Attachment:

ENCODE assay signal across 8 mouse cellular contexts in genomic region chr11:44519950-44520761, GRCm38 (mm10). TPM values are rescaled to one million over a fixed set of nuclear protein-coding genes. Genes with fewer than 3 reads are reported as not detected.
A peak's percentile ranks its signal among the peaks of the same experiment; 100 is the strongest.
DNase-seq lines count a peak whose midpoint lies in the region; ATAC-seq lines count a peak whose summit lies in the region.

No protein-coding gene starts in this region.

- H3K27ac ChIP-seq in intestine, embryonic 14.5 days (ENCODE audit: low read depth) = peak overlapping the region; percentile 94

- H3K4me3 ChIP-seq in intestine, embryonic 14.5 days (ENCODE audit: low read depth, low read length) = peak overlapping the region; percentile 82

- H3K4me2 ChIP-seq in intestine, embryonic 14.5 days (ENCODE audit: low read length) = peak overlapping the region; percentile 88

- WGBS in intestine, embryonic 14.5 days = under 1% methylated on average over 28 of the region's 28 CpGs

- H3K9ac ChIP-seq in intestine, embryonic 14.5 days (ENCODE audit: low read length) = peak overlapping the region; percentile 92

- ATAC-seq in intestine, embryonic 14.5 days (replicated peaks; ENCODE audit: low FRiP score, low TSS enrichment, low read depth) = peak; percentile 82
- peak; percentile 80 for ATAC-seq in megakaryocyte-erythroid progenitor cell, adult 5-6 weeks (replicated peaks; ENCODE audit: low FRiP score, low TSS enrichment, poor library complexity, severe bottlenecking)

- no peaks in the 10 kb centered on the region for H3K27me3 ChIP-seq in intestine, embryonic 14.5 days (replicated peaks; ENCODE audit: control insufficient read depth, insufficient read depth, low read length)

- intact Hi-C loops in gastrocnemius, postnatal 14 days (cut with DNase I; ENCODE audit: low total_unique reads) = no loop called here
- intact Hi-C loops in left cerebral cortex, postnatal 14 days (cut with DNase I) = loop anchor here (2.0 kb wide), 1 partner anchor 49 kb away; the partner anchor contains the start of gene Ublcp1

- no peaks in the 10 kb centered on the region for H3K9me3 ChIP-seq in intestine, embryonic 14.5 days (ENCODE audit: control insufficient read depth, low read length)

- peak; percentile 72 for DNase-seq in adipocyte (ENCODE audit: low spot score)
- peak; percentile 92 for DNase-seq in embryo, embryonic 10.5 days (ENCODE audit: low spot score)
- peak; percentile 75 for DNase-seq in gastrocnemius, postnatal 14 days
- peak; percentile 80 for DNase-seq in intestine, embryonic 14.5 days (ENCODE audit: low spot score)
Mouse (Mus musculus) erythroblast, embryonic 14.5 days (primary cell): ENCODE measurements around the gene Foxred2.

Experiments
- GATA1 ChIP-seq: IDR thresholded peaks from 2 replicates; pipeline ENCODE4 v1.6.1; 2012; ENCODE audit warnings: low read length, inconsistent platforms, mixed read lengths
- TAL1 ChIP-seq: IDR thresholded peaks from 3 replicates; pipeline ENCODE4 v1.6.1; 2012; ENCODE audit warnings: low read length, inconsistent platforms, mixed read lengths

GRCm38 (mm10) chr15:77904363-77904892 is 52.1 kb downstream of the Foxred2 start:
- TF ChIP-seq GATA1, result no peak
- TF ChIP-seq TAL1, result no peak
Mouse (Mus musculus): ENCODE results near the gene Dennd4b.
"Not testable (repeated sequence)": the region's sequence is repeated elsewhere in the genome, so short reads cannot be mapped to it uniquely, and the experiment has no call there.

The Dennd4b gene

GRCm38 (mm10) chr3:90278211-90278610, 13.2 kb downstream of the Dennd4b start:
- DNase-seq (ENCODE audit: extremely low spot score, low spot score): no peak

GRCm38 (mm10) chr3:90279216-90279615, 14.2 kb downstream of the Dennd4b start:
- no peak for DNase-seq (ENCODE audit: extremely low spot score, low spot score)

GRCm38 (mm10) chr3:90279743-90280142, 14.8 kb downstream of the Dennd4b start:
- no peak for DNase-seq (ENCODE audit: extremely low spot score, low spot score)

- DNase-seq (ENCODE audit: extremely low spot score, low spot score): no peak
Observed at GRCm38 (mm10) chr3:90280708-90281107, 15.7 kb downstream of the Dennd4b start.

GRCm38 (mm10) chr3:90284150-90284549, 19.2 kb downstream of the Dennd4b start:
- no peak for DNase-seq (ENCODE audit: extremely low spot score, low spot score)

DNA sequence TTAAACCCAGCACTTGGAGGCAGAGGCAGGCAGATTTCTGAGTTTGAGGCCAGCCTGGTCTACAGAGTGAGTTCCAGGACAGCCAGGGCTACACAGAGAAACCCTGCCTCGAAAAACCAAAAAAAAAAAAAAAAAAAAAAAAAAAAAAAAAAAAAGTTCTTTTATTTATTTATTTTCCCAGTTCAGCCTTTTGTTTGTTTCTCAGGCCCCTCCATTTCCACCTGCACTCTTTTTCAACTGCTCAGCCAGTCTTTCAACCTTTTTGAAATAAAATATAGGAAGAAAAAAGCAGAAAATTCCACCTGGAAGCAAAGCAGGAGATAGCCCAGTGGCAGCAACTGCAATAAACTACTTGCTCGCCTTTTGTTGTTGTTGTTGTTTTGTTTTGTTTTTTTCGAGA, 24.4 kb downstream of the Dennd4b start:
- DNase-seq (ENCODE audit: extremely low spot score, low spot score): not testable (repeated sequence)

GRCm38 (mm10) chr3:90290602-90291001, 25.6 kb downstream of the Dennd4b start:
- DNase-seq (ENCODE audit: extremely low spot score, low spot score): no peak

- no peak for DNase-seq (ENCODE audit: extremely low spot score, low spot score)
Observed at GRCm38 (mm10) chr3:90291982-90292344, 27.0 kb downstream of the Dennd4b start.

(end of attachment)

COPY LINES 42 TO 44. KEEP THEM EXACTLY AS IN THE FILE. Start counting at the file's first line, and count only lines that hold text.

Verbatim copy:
GRCm38 (mm10) chr3:90290602-90291001, 25.6 kb downstream of the Dennd4b start:
- DNase-seq (ENCODE audit: extremely low spot score, low spot score): no peak

- no peak for DNase-seq (ENCODE audit: extremely low spot score, low spot score)